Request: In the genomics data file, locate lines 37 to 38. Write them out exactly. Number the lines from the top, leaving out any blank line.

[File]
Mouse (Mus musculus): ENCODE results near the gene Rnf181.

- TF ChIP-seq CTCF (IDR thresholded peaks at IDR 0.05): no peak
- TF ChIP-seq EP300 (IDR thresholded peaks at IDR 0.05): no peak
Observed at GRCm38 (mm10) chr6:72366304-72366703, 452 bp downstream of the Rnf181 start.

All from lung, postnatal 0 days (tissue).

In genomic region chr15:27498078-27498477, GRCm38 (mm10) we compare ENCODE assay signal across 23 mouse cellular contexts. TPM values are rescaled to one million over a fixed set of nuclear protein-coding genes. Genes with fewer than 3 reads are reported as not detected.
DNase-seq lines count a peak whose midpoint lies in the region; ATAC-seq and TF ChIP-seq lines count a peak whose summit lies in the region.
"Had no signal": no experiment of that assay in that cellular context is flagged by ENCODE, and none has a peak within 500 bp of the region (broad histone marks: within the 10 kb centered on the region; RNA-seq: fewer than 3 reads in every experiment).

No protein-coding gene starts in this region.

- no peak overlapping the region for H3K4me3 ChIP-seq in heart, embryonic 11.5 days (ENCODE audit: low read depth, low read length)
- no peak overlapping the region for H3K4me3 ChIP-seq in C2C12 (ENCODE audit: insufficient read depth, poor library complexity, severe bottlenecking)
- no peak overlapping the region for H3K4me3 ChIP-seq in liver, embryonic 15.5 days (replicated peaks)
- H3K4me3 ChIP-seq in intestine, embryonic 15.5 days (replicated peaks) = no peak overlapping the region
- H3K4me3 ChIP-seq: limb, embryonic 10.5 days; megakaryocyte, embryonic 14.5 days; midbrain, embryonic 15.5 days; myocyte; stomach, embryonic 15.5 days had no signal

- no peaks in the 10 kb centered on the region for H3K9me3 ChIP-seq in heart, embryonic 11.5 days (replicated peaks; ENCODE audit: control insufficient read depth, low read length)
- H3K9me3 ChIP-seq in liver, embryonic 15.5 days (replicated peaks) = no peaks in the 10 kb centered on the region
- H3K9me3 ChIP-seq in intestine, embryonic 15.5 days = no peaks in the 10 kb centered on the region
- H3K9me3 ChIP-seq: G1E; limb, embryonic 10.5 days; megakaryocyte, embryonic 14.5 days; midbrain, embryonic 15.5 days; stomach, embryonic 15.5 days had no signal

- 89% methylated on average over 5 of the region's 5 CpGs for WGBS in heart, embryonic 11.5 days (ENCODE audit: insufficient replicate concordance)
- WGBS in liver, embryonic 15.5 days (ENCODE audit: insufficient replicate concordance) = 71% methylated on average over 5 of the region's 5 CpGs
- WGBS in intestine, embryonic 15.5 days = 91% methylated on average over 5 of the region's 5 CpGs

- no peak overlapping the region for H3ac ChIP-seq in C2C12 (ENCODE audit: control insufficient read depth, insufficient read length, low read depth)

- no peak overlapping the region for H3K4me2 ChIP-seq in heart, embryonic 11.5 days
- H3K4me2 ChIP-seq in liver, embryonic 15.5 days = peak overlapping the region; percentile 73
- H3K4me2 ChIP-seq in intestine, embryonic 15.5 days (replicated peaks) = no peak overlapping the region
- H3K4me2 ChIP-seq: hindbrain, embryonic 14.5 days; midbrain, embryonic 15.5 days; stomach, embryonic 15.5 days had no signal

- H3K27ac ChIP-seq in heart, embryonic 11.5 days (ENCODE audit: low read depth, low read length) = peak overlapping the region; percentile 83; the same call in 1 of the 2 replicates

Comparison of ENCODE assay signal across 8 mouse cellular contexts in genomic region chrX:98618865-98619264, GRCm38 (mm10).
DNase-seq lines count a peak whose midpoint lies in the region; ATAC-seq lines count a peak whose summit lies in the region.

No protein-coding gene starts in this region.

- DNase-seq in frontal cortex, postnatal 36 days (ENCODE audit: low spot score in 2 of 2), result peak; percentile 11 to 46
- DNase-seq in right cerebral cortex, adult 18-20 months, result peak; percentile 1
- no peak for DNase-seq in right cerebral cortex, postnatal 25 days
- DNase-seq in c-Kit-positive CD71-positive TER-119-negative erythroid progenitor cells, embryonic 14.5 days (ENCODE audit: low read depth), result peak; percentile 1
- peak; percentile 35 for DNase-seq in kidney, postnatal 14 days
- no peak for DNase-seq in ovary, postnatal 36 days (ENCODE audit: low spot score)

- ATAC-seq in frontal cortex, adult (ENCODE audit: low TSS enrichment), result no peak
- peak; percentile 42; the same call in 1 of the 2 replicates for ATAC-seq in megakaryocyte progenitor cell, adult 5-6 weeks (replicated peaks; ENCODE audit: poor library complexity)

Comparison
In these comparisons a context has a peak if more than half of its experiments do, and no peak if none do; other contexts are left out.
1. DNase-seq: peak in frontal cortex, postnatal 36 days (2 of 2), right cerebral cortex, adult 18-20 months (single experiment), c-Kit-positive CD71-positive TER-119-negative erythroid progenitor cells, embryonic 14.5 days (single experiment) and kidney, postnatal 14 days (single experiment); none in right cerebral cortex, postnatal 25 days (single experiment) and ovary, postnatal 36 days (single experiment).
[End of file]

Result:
- ATAC-seq in frontal cortex, adult (ENCODE audit: low TSS enrichment), result no peak
- peak; percentile 42; the same call in 1 of the 2 replicates for ATAC-seq in megakaryocyte progenitor cell, adult 5-6 weeks (replicated peaks; ENCODE audit: poor library complexity)